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Global Credit Research - 08 Oct 2010
Approximately $60 billion of debt affected.
New York, October 08, 2010 -- Moody's Investors Service raised the Corporate Family Rating (CFR)
of Ford Motor Company to Ba2 from B1. Other ratings that were raised
include Probability of Default to Ba2 from B1; senior secured credit
facility to Baa3 from Ba1; senior unsecured to Ba3 from B2;
and, preferred stock to B1 from B3. In a related action,
Moody's also raised the CFR and senior unsecured ratings of Ford
Motor Credit Company LLC, FCE Bank Plc, and Ford Credit Canada
Limited to Ba2 from Ba3. The rating outlook for Ford and Ford Credit
The Ford upgrade reflects a repositioning of the rating based on operating
performance which has significantly exceeded our expectations during the
first half of 2010. Moreover, we believe that the company
is well positioned to continue generating strong earnings and cash flow
through 2011, and to further strengthen its balance sheet.
Ford's ability to achieve this progress will be supported by the
much healthier industry fundamentals that have resulted from the extensive
restructuring of the US automotive sector during the past two years,
and by Ford's highly competitive product portfolio.
The upgrade of Ford Credit's ratings is based upon the upgrade of Ford's
ratings. Ford's improved credit profile has positive implications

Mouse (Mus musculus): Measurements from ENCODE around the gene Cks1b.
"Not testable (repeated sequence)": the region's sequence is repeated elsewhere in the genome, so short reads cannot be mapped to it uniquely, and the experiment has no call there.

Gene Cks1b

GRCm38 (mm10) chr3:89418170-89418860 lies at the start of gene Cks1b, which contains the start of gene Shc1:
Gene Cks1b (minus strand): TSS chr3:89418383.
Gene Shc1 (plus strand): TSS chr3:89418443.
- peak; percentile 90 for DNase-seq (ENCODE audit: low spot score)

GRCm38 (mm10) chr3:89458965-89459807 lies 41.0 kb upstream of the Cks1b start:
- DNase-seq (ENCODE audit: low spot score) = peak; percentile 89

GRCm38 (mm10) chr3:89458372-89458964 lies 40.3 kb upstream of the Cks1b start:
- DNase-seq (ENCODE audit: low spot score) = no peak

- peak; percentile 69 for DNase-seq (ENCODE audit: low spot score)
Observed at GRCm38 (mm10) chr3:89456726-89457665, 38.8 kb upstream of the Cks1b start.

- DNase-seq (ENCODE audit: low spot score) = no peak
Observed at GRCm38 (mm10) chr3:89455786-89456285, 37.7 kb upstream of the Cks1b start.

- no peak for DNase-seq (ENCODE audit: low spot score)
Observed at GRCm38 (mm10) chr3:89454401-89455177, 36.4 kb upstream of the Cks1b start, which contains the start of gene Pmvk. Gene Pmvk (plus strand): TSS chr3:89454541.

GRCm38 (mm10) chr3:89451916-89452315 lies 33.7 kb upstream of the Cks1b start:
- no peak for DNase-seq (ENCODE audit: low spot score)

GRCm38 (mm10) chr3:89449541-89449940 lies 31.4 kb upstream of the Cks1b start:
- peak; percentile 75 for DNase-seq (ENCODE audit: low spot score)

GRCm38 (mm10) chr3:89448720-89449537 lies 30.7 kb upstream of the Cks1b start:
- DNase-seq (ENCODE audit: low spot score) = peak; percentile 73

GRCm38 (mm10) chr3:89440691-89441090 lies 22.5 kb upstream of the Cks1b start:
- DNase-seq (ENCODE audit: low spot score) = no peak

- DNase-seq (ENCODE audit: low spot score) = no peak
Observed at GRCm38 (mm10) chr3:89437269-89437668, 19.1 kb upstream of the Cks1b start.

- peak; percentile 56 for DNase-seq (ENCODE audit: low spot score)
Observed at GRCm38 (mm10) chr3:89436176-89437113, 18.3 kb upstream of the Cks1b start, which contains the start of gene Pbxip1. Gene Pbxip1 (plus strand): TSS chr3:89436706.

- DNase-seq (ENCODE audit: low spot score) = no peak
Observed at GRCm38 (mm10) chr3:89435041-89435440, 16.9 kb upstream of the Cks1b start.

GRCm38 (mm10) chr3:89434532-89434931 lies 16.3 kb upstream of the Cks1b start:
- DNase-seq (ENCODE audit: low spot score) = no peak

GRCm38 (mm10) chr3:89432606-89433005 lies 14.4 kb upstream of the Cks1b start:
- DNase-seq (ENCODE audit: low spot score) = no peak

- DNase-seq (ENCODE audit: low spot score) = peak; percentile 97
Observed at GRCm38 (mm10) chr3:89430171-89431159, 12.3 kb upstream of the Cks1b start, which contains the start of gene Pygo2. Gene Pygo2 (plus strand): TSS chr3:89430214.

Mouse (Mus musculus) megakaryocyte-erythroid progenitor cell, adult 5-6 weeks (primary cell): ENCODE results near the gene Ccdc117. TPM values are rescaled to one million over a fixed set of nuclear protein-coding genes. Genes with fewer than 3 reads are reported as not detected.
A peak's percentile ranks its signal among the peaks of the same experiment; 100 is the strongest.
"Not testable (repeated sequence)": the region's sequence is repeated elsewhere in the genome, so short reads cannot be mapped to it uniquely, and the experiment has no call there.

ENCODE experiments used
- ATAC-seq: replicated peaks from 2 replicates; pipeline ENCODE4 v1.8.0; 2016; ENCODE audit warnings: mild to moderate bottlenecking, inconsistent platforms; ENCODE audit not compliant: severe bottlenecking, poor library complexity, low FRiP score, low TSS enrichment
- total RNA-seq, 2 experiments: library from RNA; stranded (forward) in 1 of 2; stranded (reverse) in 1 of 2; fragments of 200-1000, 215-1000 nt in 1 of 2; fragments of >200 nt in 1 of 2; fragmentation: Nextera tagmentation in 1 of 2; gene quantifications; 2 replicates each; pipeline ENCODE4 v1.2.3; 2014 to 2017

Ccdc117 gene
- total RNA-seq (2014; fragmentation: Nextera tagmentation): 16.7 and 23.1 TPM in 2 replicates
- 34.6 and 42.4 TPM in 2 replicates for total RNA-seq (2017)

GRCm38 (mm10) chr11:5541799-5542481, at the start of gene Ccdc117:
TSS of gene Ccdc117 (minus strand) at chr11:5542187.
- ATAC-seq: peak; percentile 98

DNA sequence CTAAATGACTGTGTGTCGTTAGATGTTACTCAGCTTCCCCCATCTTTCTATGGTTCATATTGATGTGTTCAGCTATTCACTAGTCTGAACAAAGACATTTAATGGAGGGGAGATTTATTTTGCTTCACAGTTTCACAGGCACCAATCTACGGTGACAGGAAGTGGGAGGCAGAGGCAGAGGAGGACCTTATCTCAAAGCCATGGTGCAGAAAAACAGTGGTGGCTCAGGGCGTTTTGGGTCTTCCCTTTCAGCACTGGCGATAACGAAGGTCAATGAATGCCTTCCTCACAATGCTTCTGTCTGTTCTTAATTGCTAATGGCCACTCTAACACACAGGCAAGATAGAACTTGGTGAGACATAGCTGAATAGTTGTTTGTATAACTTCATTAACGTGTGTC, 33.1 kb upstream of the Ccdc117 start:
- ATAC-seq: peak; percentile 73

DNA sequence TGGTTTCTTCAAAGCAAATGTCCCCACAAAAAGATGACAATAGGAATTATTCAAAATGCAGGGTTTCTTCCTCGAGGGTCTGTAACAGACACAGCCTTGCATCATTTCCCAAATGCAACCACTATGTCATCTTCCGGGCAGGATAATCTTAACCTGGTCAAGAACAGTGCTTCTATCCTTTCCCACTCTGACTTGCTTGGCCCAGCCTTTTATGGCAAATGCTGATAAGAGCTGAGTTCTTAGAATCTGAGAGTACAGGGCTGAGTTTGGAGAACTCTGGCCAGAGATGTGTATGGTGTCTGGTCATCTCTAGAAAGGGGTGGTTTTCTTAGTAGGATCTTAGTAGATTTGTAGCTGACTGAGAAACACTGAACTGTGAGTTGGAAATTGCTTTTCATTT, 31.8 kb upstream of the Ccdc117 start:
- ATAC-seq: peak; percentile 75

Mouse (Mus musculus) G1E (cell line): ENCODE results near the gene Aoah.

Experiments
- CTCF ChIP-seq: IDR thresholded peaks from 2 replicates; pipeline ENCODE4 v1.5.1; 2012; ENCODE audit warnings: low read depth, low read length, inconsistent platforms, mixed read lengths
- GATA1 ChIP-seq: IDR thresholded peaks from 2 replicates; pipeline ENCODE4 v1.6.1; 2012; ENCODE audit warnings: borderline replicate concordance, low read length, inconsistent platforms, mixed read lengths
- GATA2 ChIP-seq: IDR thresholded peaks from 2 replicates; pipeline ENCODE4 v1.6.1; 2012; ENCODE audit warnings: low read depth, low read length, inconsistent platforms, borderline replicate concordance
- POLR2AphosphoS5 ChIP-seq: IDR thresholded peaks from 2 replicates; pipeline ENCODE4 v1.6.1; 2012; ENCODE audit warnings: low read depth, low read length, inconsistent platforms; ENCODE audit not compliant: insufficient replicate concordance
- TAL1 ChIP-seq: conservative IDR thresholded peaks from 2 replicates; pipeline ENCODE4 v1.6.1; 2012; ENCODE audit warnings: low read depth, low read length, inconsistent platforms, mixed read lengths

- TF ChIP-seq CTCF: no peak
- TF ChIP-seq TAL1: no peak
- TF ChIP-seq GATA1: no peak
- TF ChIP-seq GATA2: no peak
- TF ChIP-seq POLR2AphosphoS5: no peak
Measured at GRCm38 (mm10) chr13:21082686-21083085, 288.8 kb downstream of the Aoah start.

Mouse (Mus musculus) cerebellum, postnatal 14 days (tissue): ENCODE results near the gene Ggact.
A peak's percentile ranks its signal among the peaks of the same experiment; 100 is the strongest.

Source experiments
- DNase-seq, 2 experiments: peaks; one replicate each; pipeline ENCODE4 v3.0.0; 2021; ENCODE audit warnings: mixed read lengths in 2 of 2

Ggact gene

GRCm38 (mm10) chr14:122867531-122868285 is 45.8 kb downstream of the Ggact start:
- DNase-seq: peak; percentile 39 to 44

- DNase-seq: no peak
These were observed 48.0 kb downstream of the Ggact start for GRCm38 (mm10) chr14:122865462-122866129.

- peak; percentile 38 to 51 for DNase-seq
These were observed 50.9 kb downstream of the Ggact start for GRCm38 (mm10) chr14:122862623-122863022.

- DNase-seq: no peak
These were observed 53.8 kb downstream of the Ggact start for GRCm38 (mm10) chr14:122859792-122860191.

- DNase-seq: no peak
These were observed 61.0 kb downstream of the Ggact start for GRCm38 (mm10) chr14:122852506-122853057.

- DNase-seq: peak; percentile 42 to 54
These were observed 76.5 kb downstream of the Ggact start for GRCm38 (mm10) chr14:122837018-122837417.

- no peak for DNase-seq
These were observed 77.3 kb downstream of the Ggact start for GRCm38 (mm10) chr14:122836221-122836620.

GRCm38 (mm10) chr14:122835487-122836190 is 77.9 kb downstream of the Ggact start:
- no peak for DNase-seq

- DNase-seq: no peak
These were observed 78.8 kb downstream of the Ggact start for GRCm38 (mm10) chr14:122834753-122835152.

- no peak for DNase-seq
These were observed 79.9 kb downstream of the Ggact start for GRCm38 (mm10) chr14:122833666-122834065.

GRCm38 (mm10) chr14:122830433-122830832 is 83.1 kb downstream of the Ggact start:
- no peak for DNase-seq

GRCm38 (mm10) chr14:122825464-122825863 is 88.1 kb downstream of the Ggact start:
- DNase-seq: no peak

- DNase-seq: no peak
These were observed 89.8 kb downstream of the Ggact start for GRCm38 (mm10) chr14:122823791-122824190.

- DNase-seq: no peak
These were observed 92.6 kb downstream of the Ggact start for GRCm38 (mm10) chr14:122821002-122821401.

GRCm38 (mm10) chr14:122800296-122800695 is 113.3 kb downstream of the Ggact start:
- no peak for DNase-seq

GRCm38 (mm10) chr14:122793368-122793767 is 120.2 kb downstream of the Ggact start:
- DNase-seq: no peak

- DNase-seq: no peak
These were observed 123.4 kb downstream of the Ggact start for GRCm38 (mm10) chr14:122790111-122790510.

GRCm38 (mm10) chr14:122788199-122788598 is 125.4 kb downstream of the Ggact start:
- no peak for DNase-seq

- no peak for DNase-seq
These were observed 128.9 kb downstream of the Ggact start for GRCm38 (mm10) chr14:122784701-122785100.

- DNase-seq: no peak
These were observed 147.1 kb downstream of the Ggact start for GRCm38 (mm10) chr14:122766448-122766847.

for Ford Credit, in terms of its asset quality and profitability
measures, and its access to funding. Moody's noted
that the rating action also resulted in the elimination of the one-notch
rating differential that had previously existed between the Ford and Ford
Credit CFRs. In Moody's view, the risks associated
with Ford Credit's liquidity profile are a constraint on its rating
at the current rating level.
The sustainability of Ford's improving performance is supported
by the extensive restructuring that has taken place in the US auto sector.
Key elements of this restructuring have been the massive head-count
reductions that lowered fixed costs and eliminated excess capacity,
and the implementation of a new UAW contract that discontinued the JOBs
bank program and freed OEMs of retiree health care obligations.
This has resulted in a much healthier and commercially viable business
environment for domestic OEMs.
An additional factor contributing to the sustainability of Ford's
performance is the highly competitive position of its existing vehicle